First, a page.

Forum for Science, Industry and Business

Sponsored by:     3M 
Search our Site:

 

New imaging technique can identify breast cancer subtypes and early treatment response

15.10.2013
An optical imaging technique that measures metabolic activity in cancer cells can accurately differentiate breast cancer subtypes, and it can detect responses to treatment as early as two days after therapy administration, according to a study published in Cancer Research, a journal of the American Association for Cancer Research.

"The process of targeted drug development requires assays that measure drug target engagement and predict the response (or lack thereof) to treatment," said Alex Walsh, a graduate student in the Department of Biomedical Engineering at Vanderbilt University in Nashville, Tenn.

"We have shown that optical metabolic imaging (OMI) enables fast, sensitive, and accurate measurement of drug action. Importantly, OMI measurements can be made repeatedly over time in a live animal, which significantly reduces the cost of these preclinical studies."

Human cells undergo extensive chemical reactions called metabolic activity to produce energy, and this activity is altered in cancer cells. When cancer cells are treated with anticancer drugs, their metabolic activity changes. OMI takes advantage of the fact that two molecules involved in cellular metabolism, called nicotinamide adenine dinucleotide (NADH) and flavin adenine dinucleotide (FAD), naturally emit fluorescence when exposed to certain forms of light. In this way, OMI generates distinct signatures for cancer cells with a different metabolism and their responses to drugs.

Walsh and colleagues used a custom-built, multiphoton microscope and coupled it with a titanium-sapphire laser that causes NADH and FAD to emit fluorescence. They used specific filters to isolate the fluorescence emitted by these two molecules, and measured the ratio of the two as "redox ratio."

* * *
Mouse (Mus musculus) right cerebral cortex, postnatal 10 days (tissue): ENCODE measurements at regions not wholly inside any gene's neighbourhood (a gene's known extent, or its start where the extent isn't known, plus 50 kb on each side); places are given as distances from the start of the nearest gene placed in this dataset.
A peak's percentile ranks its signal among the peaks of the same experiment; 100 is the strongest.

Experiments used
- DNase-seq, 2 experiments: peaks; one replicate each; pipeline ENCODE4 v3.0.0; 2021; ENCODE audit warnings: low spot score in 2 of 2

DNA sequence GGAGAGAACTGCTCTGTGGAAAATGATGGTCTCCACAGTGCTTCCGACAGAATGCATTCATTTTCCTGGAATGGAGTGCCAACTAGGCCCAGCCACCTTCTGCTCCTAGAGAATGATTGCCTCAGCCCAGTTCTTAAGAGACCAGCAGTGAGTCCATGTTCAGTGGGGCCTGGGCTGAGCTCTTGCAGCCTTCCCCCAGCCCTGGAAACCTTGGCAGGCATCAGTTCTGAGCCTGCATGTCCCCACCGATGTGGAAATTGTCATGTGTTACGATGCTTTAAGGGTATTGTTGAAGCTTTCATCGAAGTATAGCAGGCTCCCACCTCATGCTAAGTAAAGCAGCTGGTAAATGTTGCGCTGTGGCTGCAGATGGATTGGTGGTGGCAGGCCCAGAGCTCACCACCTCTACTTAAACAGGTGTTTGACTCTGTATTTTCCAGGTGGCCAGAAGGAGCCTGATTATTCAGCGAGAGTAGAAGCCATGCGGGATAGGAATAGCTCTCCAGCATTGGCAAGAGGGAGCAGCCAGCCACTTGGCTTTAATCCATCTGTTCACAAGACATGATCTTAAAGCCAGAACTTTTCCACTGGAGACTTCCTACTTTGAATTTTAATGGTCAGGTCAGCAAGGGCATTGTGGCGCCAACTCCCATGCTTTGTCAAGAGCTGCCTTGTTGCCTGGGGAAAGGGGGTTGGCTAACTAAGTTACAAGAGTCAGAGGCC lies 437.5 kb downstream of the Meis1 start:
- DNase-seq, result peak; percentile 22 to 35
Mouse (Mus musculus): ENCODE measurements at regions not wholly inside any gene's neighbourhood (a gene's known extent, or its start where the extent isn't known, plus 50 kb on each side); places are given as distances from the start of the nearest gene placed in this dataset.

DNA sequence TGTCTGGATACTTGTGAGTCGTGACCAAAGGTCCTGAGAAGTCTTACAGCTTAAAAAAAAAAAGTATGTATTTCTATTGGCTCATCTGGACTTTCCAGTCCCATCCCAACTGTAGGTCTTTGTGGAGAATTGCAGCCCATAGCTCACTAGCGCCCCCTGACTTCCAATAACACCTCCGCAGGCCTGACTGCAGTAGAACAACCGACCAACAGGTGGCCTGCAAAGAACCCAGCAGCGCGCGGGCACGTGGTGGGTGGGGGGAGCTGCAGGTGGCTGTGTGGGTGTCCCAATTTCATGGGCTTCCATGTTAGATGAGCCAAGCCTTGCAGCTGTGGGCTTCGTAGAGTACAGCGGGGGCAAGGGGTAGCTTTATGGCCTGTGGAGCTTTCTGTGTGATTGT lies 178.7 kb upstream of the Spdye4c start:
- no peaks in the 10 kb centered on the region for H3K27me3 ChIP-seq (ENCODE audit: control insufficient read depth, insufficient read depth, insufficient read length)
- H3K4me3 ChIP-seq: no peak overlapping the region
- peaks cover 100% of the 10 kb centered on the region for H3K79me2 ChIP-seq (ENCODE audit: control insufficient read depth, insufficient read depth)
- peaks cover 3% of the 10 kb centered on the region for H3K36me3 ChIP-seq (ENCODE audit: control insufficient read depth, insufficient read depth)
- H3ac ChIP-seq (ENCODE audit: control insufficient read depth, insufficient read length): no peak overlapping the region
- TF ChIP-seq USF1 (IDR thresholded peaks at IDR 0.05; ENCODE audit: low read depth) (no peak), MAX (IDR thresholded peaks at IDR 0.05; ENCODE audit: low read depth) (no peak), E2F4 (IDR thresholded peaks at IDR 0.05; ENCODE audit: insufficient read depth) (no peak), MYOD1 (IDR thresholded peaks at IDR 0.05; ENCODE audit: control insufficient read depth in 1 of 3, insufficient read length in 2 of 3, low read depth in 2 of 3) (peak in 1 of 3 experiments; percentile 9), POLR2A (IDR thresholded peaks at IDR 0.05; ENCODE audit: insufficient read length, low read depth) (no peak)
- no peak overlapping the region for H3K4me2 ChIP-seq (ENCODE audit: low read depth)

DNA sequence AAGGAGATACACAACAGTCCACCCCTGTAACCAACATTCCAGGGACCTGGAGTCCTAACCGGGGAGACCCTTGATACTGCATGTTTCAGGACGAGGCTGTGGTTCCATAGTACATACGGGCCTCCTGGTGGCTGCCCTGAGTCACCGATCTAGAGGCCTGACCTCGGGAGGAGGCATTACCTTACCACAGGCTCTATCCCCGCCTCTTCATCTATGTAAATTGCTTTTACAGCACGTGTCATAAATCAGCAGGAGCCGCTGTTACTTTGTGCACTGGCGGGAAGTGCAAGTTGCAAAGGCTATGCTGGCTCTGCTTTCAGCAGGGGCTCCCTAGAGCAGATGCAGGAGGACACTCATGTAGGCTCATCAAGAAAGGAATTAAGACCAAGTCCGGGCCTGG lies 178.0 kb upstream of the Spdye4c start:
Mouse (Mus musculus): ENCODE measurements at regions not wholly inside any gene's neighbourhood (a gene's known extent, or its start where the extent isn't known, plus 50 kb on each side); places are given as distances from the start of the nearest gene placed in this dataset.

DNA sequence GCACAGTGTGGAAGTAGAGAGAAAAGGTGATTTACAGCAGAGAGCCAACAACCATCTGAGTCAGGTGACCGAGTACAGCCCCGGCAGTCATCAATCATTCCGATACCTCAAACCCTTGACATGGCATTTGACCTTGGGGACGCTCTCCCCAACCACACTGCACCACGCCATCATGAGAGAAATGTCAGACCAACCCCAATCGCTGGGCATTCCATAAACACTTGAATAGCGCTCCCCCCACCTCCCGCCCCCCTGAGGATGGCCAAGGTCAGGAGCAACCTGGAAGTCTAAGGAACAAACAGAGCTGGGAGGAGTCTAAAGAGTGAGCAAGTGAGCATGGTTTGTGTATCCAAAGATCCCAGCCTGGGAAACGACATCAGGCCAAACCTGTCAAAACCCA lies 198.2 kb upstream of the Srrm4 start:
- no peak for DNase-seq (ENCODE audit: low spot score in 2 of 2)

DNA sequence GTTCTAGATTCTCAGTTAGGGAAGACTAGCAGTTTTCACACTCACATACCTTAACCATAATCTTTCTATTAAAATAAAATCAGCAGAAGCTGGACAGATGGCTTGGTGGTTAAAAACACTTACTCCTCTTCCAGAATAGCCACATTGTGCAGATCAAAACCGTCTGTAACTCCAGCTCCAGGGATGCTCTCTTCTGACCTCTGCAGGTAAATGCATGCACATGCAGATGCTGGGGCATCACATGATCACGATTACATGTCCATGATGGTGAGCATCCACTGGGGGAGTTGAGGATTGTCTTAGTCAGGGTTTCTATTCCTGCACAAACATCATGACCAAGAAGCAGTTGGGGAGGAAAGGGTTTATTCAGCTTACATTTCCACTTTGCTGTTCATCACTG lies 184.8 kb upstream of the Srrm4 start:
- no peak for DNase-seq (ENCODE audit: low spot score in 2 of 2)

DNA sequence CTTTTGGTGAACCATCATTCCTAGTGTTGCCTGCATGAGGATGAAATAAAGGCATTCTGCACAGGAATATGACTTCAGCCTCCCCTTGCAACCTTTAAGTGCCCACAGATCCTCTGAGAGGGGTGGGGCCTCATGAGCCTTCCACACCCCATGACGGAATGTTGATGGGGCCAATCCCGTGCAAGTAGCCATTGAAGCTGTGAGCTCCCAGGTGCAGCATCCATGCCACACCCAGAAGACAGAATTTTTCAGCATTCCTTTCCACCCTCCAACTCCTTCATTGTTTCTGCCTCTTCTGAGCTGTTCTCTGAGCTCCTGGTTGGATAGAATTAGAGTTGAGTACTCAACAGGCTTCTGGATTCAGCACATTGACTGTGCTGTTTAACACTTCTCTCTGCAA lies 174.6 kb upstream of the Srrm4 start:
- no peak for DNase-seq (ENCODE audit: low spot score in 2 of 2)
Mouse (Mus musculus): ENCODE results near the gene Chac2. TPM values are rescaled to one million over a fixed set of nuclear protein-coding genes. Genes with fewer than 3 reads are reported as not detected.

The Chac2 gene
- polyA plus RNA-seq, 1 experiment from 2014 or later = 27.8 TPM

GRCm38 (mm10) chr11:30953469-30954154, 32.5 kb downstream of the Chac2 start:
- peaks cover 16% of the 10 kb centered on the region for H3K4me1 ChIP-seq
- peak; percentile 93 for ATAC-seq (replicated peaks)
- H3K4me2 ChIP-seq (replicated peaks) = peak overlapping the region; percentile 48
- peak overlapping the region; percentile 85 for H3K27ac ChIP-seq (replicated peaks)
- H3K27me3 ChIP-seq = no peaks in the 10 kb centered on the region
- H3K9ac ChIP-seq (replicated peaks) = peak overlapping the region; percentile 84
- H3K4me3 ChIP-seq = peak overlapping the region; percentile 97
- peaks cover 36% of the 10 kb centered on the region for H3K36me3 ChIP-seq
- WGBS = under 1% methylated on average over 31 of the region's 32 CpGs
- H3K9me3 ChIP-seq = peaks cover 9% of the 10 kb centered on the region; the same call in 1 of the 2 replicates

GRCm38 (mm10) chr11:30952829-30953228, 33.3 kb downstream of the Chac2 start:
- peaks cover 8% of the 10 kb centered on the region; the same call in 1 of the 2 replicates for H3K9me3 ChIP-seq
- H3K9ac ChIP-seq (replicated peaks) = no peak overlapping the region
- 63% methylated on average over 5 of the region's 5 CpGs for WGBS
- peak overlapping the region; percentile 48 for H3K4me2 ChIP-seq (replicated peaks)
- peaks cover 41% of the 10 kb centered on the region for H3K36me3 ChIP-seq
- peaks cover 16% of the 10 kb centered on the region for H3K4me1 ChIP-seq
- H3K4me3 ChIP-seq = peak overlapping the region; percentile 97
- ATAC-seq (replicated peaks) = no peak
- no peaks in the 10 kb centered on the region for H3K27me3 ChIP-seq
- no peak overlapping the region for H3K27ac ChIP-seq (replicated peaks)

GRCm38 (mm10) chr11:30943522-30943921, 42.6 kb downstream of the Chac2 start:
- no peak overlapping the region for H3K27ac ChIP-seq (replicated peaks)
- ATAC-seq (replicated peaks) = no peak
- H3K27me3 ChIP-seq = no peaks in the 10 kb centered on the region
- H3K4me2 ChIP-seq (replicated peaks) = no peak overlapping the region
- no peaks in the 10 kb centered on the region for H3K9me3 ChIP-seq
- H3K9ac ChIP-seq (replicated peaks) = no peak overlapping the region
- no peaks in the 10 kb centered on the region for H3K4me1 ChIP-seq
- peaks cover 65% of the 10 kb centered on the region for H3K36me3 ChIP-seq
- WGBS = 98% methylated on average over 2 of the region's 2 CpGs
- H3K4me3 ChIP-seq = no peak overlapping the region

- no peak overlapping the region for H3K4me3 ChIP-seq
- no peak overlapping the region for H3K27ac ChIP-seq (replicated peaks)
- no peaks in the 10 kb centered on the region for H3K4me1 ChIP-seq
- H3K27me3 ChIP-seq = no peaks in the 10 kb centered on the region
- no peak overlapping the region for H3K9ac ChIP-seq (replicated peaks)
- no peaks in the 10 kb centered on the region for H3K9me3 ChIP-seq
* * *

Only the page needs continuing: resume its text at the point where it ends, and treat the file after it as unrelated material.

When they placed normal and cancerous breast cells under the microscope, OMI generated distinct signals for the two types of cells. OMI could also differentiate between estrogen receptor-positive, estrogen receptor-negative, HER2-positive, and HER2-negative breast cancer cells.

Next, the researchers tested the effect of the anti-HER2 antibody trastuzumab on three breast cancer cell lines that respond differently to the antibody. They found that the redox ratios were significantly reduced in drug-sensitive cells after trastuzumab treatment but unaffected in the resistant cells.

They then grew human breast tumors in mice and treated some of these with trastuzumab. When they imaged tumors in live mice, OMI showed a difference in response between trastuzumab-sensitive and -resistant tumors as early as two days after the first dose of the antibody. In comparison, FDG-PET imaging, the standard clinical metabolic imaging technique, could not measure any difference in response between trastuzumab-sensitive and -resistant tumors at any time point in the experiment, which lasted 12 days.